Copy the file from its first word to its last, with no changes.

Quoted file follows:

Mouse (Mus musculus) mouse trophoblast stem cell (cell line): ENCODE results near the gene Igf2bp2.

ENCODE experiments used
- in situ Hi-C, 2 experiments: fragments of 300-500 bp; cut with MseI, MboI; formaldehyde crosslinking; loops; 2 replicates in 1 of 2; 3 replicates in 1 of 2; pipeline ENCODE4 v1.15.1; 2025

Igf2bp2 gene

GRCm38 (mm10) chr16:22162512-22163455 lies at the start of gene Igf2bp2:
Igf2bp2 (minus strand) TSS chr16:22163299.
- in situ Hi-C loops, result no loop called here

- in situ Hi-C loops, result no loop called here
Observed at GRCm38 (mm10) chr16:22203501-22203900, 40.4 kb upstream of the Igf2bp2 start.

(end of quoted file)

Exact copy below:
Mouse (Mus musculus) mouse trophoblast stem cell (cell line): ENCODE results near the gene Igf2bp2.

ENCODE experiments used
- in situ Hi-C, 2 experiments: fragments of 300-500 bp; cut with MseI, MboI; formaldehyde crosslinking; loops; 2 replicates in 1 of 2; 3 replicates in 1 of 2; pipeline ENCODE4 v1.15.1; 2025

Igf2bp2 gene

GRCm38 (mm10) chr16:22162512-22163455 lies at the start of gene Igf2bp2:
Igf2bp2 (minus strand) TSS chr16:22163299.
- in situ Hi-C loops, result no loop called here

- in situ Hi-C loops, result no loop called here
Observed at GRCm38 (mm10) chr16:22203501-22203900, 40.4 kb upstream of the Igf2bp2 start.